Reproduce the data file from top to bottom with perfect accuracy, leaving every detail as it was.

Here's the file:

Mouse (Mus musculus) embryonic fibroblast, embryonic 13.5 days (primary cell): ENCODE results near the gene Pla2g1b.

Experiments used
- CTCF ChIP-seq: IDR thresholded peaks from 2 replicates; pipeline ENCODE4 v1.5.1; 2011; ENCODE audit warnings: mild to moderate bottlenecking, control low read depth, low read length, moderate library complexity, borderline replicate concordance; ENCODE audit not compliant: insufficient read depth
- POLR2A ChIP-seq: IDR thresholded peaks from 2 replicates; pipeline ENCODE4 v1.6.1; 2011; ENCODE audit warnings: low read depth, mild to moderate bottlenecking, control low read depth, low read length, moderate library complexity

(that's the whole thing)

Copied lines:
Mouse (Mus musculus) embryonic fibroblast, embryonic 13.5 days (primary cell): ENCODE results near the gene Pla2g1b.

Experiments used
- CTCF ChIP-seq: IDR thresholded peaks from 2 replicates; pipeline ENCODE4 v1.5.1; 2011; ENCODE audit warnings: mild to moderate bottlenecking, control low read depth, low read length, moderate library complexity, borderline replicate concordance; ENCODE audit not compliant: insufficient read depth
- POLR2A ChIP-seq: IDR thresholded peaks from 2 replicates; pipeline ENCODE4 v1.6.1; 2011; ENCODE audit warnings: low read depth, mild to moderate bottlenecking, control low read depth, low read length, moderate library complexity